A prepaid card that lets BART customers bypass ticketing machines at stations is already booming with popularity — but are riders willing to pay an extra $5 to get one?
Launched in October 2006, an estimated 30,000 passengers are participating in a pilot project with the EZ Rider cards, which allows users to prepay for rides with a debit or credit card, BART spokesman Linton Johnson said. All riders have to do is slide the card on a plastic disk mounted atop BART fare gates and the fare is automatically deducted upon exiting the station, officials said.
For the most part, the trial run for EZ Rider has been successful, Johnson said. But cash-strapped BART, which was stripped of $37 million in state funding this year, has temporarily stopped issuing the cards because producing them has become too costly, Johnson said.
“With the huge budget cuts, anything we can do to recover our fees would be helpful,” he said.
At a public hearing during its board meeting today, BART officials will ask if BART passengers would be willing to pay a one-time fee of $5 for the EZ Rider card.
Additionally, BART will solicit feedback on a proposal to offer a $2 auto hangtag for those who want to pay for parking at one of the agency’s stations.
Currently, those without a monthly permit who wish to park at a BART station are required to memorize the parking space number and then visit a parking pay station near the fare gate. With the hangtag, however, drivers would bypass the parking ticket station and have parking fees deducted from the value on their EZ Rider card.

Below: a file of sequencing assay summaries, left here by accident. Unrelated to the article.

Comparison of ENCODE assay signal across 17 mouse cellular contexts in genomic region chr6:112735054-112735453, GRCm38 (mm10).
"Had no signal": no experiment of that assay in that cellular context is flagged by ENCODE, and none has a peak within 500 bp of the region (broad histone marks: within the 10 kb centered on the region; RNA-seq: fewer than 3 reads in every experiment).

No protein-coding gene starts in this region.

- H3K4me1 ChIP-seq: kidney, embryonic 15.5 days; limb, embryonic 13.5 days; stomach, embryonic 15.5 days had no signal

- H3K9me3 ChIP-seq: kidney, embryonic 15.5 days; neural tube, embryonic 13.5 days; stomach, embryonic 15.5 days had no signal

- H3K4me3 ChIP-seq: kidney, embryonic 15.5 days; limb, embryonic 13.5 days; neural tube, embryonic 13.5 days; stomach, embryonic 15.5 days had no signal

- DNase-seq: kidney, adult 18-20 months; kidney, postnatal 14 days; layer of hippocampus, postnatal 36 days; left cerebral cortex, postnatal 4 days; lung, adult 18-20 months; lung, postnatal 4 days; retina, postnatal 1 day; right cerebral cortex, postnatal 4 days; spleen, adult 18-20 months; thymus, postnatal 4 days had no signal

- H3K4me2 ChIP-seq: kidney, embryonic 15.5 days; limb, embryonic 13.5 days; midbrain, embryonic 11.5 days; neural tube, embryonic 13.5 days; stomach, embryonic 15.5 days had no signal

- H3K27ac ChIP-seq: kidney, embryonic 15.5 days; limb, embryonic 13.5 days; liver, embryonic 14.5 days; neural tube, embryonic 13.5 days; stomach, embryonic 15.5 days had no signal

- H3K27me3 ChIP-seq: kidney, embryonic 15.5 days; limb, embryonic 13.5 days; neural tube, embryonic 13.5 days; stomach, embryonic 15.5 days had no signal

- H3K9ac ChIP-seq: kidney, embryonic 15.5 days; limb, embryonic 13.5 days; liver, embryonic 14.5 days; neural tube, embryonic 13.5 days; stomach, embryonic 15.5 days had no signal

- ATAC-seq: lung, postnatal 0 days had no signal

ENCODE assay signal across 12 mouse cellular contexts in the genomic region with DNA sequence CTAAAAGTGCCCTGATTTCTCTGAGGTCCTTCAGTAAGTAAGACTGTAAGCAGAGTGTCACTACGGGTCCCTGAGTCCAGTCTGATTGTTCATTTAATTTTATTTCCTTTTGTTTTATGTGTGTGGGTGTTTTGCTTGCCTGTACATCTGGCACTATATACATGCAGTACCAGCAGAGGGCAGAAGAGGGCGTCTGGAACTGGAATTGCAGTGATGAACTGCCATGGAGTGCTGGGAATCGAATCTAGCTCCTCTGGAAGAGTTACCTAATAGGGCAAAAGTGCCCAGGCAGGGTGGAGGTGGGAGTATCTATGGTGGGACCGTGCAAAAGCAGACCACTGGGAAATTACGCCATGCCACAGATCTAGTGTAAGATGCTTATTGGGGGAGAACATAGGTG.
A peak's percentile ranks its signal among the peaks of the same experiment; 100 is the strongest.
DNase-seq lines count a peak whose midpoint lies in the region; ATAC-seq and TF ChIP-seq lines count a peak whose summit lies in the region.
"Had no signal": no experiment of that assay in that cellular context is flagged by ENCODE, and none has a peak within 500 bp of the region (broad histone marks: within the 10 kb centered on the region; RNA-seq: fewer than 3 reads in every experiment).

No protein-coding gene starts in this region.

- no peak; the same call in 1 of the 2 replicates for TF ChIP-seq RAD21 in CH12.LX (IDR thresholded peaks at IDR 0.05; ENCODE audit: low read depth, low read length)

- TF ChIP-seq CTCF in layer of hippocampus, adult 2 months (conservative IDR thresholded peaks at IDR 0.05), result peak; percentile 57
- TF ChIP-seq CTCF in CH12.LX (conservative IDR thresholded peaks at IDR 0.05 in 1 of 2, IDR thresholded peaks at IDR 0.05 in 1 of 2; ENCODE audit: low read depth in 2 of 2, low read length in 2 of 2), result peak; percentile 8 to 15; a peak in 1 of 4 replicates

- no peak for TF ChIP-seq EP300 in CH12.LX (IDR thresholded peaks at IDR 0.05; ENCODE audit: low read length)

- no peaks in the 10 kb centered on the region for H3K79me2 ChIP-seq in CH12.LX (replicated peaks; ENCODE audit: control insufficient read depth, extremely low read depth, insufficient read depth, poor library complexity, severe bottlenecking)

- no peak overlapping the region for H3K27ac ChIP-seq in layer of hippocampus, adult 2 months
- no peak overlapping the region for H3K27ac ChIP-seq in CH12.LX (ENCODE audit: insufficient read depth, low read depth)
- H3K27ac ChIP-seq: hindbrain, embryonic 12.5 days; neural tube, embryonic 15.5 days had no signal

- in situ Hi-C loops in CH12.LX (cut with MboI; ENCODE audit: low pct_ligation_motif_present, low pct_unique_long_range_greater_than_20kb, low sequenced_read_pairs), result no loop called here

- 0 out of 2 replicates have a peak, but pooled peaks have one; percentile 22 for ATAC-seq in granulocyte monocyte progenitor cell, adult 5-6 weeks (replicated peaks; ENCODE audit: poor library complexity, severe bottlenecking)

“We are trying to get a system in place where you can use the EZ Rider for everything,” Johnson said. “You’ll never have to memorize that parking number again.”
The EZ Rider cards, however, are considered a “stop-gap” card until a Bay Area regional fare card, called TransLink, is developed, Johnson said.
TransLink is currently being used by AC Transit and Golden Gate Transit and Ferry passengers, but won’t be tested on BART until early next year, said John Goodwin, spokesman with the Metropolitan Transportation Commission.
Muni, the largest transit system in the Bay Area with about 700,000 passengers per day, is testing the card among roughly 1,000 of its employees.
BART EZ Rider
By the numbers
378,000 People who ride BART each workday
30,000 Free EZ Rider cards provided to riders since 2006
$5 Proposed cost per card going forward
$2 Proposed cost for a parking hangtag